So what can men do about it?

The best advice is to eat a balanced diet but exercise can also help.

"If you have a meal and then you exercise, then you're going to start to burn that meal," says Matt. "So say you eat a very high fat meal or a sugary meal, you can start to remove the negative effects by going for a walk afterwards."
Source:  BBC

Thursday, February 2, 2017

Understanding how cancer begins

The World Cancer Day falls on Saturday February 4, and we wanted to celebrate this day by putting together this article to help in raising awareness about cancer in our country.

Have you ever wondered how a person develops cancer?

To start with, we know that cancer is a disease caused by an uncontrolled division of abnormal cells in a part of the body.

But how does cancer form in a person?

To answer that question, one has to understand the genetics of cancer.

Firstly, it will make your read easier to know about human genes as explained by Cancer.Net:

Genes are found in the DNA in each cell that makes up your body. They control how the cell functions, including how quickly it grows, how often it divides, and how long it lives. Researchers estimate that there are 30,000 different genes in each cell.

Genes are located on 46 chromosomes, which are arranged in two sets of 23 chromosomes. You inherit one set of chromosomes from your mother and one set from your father. One chromosome in each set of 23 determines whether you are female or male. The other 22 chromosome pairs, called autosomes, determine your other physical characteristics.

Genes control how your cells work by making proteins that have specific functions and act as messengers for the cell. Therefore, each gene must have the correct instructions or "code" for making its protein. This is so the protein can perform the correct function for the cell. All cancers begin when one or more genes in a cell are mutated, or changed. This creates an abnormal protein or no protein at all. An abnormal protein provides different information than a normal protein, which can cause cells to multiply uncontrollably and become cancerous.

About genetic mutations

There are two basic types of genetic mutations:

Acquired mutations are the most common cause of cancer. These occur from damage to genes during a person’s life.  They are not passed from parent to child. Factors such as tobacco, ultraviolet (UV) radiation, viruses, and age cause these mutations. Cancer that occurs because of acquired mutations is called sporadic cancer.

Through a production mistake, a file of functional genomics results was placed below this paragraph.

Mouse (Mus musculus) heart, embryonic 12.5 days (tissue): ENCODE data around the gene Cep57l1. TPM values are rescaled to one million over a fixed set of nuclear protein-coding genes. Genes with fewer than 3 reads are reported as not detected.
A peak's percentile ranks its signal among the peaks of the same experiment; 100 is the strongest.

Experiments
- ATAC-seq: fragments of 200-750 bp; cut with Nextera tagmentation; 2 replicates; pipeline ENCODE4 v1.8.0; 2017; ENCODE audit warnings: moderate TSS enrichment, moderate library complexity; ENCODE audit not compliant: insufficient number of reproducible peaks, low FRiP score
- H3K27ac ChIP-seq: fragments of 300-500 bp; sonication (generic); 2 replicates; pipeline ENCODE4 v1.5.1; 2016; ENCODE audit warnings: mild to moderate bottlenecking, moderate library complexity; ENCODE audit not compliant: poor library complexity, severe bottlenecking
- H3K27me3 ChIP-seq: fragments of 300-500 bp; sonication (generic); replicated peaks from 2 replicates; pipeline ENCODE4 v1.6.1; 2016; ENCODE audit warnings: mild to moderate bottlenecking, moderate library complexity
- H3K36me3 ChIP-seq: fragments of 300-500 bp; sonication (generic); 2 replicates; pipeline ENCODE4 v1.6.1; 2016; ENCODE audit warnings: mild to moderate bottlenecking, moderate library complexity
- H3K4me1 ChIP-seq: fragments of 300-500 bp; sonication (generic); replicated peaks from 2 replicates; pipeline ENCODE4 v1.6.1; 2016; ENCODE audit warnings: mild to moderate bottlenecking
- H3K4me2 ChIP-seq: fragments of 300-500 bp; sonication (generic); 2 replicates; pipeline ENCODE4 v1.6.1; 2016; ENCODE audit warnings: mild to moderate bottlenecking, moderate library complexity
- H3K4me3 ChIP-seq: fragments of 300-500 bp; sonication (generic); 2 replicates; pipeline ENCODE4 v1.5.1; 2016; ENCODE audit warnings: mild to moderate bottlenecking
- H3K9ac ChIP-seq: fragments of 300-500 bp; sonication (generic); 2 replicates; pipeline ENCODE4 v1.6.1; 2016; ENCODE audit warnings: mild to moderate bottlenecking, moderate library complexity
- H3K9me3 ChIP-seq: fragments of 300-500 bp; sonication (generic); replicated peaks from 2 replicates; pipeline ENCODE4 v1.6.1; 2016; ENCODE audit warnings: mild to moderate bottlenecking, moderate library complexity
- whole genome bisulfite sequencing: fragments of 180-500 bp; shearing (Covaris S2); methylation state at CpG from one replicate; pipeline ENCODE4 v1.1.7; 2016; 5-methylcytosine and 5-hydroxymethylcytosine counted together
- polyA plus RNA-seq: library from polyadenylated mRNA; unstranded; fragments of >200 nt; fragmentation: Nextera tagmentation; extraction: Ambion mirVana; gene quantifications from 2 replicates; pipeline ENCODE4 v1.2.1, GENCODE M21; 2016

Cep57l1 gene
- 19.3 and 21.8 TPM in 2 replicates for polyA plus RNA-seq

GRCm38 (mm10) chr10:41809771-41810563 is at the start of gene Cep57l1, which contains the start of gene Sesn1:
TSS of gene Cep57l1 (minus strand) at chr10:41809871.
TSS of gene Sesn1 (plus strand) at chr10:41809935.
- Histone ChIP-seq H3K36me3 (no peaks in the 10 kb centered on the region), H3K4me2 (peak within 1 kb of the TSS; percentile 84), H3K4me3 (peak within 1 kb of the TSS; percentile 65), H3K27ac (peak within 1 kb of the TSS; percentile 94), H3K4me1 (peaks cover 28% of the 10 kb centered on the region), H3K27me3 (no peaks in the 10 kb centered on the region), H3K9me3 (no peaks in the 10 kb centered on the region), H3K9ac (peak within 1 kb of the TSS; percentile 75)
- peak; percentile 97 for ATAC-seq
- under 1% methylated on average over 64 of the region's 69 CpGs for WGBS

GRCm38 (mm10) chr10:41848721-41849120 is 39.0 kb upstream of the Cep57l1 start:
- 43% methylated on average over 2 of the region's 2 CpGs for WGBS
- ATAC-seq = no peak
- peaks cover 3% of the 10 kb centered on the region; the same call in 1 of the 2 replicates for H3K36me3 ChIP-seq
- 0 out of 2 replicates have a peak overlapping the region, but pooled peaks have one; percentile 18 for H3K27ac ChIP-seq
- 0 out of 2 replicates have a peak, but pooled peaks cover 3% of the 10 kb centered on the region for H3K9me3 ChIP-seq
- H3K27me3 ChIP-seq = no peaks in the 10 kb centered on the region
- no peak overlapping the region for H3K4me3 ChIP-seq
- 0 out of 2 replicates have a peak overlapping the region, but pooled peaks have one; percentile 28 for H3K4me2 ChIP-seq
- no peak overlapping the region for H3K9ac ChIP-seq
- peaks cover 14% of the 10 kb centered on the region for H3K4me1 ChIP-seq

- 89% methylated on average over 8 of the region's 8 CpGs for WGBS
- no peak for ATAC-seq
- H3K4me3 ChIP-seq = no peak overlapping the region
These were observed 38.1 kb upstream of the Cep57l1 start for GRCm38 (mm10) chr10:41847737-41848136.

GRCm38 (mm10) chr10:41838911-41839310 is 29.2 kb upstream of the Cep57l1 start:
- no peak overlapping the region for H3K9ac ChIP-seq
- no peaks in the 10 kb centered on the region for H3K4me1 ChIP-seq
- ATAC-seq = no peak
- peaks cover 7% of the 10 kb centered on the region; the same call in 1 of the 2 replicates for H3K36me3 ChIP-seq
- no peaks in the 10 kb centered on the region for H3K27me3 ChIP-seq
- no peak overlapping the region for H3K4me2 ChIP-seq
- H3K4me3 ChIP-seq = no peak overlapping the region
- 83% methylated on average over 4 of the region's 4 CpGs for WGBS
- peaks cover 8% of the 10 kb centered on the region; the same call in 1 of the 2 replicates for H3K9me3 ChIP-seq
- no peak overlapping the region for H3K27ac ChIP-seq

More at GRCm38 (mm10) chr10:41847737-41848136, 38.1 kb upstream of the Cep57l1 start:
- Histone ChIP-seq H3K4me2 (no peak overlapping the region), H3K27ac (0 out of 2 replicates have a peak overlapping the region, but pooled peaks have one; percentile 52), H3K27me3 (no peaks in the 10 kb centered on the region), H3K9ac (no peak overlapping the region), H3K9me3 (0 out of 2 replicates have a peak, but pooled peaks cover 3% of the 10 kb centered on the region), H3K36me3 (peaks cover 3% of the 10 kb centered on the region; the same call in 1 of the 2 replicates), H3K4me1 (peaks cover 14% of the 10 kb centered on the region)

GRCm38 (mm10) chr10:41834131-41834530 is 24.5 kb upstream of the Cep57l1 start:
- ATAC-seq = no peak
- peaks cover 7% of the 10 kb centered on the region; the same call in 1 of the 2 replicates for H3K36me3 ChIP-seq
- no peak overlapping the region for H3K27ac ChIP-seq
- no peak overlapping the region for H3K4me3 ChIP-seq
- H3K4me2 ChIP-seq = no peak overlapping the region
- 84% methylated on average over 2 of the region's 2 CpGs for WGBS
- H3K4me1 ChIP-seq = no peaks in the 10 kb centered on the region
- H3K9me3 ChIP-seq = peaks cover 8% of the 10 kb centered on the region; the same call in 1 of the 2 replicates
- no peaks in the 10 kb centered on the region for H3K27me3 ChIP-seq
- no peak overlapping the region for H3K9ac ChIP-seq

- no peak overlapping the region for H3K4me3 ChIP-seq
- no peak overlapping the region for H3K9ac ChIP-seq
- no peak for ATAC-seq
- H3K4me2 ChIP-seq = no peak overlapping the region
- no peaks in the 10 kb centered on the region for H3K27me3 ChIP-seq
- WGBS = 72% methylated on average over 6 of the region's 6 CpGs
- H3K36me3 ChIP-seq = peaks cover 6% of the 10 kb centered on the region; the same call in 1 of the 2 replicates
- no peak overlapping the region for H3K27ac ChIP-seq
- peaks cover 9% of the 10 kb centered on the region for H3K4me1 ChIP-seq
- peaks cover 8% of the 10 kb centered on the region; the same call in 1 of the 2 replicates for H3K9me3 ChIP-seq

Germline mutations, which are less common, are passed directly from a parent to a child. In these situations, the mutation can be found in every cell of a person’s body, including the reproductive sperm cells in a boy’s body and egg cells in a girl’s body. Because the mutation affects reproductive cells, it passes from generation to generation. Cancer caused by germline mutations is called inherited cancer, and it makes up about 5% to 10% of all cancers.
Mutations and cancer
Mutations happen often, and the human body is normally able to correct most of them. Depending on where in the gene the change occurs, a mutation may be beneficial, harmful, or make no difference at all. So, one mutation alone is unlikely to lead to cancer. Usually, it takes multiple mutations over a lifetime to cause cancer. This is why cancer occurs more often in older people who have had more opportunities for mutations to build up.

Types of genes linked to cancer

Many of the genes that contribute to the development of cancer fall into broad categories:

Tumor suppressor genes are protective genes. Normally, they limit cell growth by monitoring how quickly cells divide into new cells, repairing mismatched DNA, and controlling when a cell dies. When a tumor suppressor gene is mutated, cells grow uncontrollably and may eventually form a mass called a tumor. BRCA1, BRCA2, and p53 are examples of tumor suppressor genes. Germline mutations in BRCA1 or BRCA2 genes increase a woman’s risk of developing hereditary breast or ovarian cancers. The most commonly mutated gene in people who have cancer is p53. In fact, more than 50% of all cancers involve a missing or damaged p53 gene. Most p53 gene mutations are acquired mutations. Germline p53 mutations are rare.